Question: why is the string and extra dimension necessary? Below is a model where the extra dimension and string are removed. It is simply a point with arrows that represent field lines. When the arrows go in, the charge is positive; when the arrows go out, the charge is negative.

The diagram below shows two negative particles. Notice how the arrows (field lines) between them look like they are pushing against each other--like two rivers flowing against each other. This is consistent with the fact that they repel each other.

In the next diagram we have two positive particles. Notice how the field lines (arrows) between them look like they are moving away from each other. This is consistent with them repelling each other.

The final diagram below shows a positive particle interacting with a negative particle. Notice how the arrows flow in the same direction. They don't push against each other, nor do they move away from each other. This is consistent with attraction.

As you can see it is possible to build a more intuitive model that demonstrates opposite charges without increasing our burden of proof, i.e., without adding extra dimensions and strings.

Monday, July 18, 2016

Why Does Squaring a Wave Amplitude Yield a Probability?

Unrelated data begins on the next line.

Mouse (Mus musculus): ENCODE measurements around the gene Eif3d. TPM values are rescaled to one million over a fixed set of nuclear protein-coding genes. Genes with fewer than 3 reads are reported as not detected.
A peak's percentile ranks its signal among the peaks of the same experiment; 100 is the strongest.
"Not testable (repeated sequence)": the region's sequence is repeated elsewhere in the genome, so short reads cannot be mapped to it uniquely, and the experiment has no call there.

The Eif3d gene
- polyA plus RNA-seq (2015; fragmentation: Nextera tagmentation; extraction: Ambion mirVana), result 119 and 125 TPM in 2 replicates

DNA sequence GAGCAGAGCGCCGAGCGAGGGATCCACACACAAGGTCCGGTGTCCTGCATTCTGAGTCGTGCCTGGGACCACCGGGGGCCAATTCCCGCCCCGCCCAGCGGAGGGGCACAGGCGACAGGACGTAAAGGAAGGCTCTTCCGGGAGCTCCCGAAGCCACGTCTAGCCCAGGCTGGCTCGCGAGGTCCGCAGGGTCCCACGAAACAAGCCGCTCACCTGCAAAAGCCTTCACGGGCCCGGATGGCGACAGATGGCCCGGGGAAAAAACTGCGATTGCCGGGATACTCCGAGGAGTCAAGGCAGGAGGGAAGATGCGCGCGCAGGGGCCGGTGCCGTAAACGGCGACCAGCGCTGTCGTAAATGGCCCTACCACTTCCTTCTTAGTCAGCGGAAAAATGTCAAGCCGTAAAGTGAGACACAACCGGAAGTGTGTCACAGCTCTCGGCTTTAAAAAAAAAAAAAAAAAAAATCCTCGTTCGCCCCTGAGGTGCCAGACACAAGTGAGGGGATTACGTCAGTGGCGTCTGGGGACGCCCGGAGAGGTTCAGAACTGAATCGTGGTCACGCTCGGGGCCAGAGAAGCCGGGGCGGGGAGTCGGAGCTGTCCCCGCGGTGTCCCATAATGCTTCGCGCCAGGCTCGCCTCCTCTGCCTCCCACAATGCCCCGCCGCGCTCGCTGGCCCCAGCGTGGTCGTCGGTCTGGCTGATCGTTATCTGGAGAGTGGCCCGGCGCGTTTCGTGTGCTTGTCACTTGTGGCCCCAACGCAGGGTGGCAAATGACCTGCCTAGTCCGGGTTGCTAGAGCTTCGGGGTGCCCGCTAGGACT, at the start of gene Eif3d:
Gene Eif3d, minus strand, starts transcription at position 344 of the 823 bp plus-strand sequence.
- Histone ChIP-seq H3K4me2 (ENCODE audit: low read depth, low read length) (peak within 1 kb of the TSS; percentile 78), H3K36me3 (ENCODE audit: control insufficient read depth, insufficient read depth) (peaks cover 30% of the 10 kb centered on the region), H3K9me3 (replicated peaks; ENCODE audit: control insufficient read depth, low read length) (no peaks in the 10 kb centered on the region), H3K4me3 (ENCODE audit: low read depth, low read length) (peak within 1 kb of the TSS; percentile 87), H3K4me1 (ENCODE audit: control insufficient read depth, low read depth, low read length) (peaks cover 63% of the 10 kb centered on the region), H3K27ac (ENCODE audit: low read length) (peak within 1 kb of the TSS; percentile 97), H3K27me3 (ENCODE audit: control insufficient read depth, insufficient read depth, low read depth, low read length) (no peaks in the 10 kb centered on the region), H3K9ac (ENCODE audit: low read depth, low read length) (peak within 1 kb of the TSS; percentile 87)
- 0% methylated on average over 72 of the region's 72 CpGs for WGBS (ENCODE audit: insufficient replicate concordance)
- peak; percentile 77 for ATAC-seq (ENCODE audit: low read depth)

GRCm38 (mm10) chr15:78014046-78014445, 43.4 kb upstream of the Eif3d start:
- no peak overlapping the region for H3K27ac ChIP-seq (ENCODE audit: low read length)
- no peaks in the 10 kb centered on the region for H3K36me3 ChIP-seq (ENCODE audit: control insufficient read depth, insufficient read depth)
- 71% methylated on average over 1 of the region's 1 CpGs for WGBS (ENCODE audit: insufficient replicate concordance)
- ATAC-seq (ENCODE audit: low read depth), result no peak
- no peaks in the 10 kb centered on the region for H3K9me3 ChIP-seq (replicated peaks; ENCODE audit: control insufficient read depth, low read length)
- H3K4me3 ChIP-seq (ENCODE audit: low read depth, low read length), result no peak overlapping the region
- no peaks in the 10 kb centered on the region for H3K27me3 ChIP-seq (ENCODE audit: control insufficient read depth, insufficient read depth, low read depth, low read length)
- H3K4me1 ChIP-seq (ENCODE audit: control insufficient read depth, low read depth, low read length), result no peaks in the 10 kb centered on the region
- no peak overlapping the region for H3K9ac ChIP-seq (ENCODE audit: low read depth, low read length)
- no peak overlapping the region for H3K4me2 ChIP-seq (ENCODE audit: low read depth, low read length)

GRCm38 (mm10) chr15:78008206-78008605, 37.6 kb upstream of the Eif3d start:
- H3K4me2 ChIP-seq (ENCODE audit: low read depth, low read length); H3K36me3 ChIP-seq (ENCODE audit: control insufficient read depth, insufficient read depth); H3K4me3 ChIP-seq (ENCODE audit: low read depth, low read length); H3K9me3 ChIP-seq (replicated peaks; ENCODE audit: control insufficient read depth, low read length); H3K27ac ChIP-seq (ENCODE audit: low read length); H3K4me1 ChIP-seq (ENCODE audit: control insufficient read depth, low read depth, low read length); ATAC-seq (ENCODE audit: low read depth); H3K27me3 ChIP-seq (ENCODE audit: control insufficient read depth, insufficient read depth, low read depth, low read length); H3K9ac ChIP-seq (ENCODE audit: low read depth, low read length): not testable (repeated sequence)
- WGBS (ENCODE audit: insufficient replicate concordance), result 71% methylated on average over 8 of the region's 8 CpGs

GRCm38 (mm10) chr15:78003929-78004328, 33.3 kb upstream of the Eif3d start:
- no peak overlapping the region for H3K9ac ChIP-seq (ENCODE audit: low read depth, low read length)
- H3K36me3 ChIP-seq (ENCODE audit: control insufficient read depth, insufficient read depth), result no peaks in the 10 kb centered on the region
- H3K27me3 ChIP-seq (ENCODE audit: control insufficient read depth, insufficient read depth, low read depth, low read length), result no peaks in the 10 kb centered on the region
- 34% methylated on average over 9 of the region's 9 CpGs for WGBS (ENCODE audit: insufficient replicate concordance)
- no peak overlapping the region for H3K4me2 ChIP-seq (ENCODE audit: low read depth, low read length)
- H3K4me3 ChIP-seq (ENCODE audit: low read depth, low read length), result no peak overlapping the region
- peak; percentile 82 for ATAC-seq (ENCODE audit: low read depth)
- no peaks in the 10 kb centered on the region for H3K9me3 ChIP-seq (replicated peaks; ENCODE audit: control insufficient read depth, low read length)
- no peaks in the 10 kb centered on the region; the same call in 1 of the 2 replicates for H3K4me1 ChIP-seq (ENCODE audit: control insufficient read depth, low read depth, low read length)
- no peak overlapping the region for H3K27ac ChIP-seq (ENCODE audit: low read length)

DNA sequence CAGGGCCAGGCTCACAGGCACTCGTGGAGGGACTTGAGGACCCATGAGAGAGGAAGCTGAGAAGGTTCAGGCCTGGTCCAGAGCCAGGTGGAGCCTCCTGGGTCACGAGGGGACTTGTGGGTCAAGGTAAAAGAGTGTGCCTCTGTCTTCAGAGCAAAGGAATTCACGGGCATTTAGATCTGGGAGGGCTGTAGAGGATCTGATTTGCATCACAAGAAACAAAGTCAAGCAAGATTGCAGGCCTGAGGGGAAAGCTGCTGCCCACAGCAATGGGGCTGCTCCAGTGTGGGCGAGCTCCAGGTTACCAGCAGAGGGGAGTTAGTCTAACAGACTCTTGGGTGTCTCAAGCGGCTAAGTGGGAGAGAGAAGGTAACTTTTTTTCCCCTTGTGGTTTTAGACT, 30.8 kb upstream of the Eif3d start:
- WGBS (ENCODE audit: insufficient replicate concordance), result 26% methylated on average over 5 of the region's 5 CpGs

Perhaps you heard the story (that's code for unsubstantiated rumor) where Paul Dirac, a legend in the field of quantum physics, woke up one morning, put on his trousers, put on his shirt, put on his socks and shoes. He then stepped into the shower, forgetting he had already dressed. His mind was elsewhere, but the brisk chill of cascading water drenching his clothes brought him back. "That's it!" he said. "Square the amplitude and you get the probability!"

He was, of course, referring to the fact that you can take the inner product of an eigenvector (or ket) with its complex conjugate (bra) and get a probability of a particle's position, momentum, or whatever. It's a pretty cool trick and it works. The question is why? Why does squaring a wave amplitude yield a probability? Below is a mathematical equation that I thought up while I was taking a shower (with my clothes on):